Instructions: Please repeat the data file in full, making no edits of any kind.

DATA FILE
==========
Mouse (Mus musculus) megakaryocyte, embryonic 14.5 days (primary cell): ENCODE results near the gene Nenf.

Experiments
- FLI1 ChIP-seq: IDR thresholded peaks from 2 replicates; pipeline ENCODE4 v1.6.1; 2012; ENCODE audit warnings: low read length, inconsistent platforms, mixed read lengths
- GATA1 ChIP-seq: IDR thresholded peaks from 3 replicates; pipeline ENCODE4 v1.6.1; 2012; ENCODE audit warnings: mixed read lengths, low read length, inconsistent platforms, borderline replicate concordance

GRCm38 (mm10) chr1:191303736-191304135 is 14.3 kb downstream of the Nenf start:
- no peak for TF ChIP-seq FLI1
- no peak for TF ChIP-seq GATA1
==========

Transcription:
Mouse (Mus musculus) megakaryocyte, embryonic 14.5 days (primary cell): ENCODE results near the gene Nenf.

Experiments
- FLI1 ChIP-seq: IDR thresholded peaks from 2 replicates; pipeline ENCODE4 v1.6.1; 2012; ENCODE audit warnings: low read length, inconsistent platforms, mixed read lengths
- GATA1 ChIP-seq: IDR thresholded peaks from 3 replicates; pipeline ENCODE4 v1.6.1; 2012; ENCODE audit warnings: mixed read lengths, low read length, inconsistent platforms, borderline replicate concordance

GRCm38 (mm10) chr1:191303736-191304135 is 14.3 kb downstream of the Nenf start:
- no peak for TF ChIP-seq FLI1
- no peak for TF ChIP-seq GATA1